How do Antibacterial Pens Work

In a nutshell, antibacterial pens have a substance added to them during the manufacturing process which inhibits the growth of bacteria. There are three main companies that make these additives, and each has a slightly different explanation of achieving this.

It is worth noting that although the pens are usually called antibacterial pens there are two different technologies involved in the manufacture of these pens.

Antibacterial Technology – This type of technology is effective against bacteria

Antimicrobial Technology -This is effective against not only bacteria but a wide spectrum of microbes including mold, fungi and even viruses.

Biocote Antimicrobial Technology

Biocote is one of the market leaders in antimicrobial technology and has been making additives for antibacterial products for 20 years.

They state that “Introduced during the manufacturing process, our antimicrobial additives exert, by either chemical or mechanical means, a negative effect on any contaminating microbes causing them to die.” This is achieved by protein damage, cell membrane damage, Oxidative damage, and DNA interference.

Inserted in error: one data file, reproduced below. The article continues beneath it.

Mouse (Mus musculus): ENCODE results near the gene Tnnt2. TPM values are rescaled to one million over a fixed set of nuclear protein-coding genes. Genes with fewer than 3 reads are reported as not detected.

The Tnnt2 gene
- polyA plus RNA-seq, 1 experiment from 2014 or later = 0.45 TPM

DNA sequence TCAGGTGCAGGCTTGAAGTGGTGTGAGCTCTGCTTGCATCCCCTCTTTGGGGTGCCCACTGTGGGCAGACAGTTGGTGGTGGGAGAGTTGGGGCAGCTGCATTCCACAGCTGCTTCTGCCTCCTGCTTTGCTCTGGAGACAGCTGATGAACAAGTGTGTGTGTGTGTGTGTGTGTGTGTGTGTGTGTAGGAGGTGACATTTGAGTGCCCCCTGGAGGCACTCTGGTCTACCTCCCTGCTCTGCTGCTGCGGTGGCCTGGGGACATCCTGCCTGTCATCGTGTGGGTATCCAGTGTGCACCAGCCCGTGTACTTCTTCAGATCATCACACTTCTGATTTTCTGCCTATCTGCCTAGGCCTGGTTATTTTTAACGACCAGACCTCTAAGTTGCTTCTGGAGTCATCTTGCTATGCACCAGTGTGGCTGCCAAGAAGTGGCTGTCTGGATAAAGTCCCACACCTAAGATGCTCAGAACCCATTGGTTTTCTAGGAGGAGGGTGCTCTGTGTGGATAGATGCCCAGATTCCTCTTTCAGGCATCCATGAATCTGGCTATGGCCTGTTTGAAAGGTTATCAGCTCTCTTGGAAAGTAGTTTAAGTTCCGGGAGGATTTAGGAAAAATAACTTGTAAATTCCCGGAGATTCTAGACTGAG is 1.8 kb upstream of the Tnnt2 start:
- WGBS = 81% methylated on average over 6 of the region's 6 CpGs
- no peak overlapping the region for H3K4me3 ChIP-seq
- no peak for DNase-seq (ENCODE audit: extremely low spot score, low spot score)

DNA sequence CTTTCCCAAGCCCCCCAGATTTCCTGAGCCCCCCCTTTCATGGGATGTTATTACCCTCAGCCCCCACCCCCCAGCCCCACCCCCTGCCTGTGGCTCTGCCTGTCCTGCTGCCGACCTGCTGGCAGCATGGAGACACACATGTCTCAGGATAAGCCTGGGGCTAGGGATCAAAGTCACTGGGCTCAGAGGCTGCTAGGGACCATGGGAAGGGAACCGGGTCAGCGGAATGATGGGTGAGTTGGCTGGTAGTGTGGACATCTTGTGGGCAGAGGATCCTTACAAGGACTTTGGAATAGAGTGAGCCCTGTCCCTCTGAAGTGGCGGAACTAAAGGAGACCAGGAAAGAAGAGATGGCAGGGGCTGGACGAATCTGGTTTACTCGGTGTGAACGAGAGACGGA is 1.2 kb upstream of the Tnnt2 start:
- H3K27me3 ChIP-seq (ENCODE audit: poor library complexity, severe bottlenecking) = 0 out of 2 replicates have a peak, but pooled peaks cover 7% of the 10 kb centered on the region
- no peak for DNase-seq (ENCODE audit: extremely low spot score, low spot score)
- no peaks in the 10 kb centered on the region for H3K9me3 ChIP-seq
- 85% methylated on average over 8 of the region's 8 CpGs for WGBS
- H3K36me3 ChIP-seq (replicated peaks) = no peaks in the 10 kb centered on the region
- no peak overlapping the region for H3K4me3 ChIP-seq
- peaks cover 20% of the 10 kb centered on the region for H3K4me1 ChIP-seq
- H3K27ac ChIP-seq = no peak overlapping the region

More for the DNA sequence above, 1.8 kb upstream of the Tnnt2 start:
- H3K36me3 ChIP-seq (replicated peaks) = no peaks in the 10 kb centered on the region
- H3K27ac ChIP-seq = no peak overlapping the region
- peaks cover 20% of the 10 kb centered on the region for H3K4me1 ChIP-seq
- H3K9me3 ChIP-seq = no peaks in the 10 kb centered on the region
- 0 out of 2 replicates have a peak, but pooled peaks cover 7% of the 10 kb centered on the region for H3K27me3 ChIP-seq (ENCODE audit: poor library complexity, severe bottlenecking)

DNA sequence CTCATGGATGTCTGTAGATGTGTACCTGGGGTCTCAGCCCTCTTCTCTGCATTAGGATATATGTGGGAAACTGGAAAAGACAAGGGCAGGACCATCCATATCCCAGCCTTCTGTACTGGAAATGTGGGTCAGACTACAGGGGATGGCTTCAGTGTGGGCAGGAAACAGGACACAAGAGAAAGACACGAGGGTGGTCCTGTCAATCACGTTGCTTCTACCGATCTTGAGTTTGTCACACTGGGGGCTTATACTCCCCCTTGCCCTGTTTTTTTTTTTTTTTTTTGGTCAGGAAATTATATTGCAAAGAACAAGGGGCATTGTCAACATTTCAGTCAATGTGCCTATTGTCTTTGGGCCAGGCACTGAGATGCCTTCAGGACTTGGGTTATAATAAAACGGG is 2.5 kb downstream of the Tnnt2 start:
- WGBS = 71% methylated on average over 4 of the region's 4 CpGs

SteriTouch Antimicrobial Technology

SteriTouch is a UK based company providing antimicrobial technology they state that “Active antimicrobial components embedded in the material substrate are released via ambient moisture and enter the cell membrane. The technology destabilizes the cell, stop respiration and inhibit cell division, whilst blocking the replication of DNA, killing the cell.”

Stilolinea Antibacterial Pens: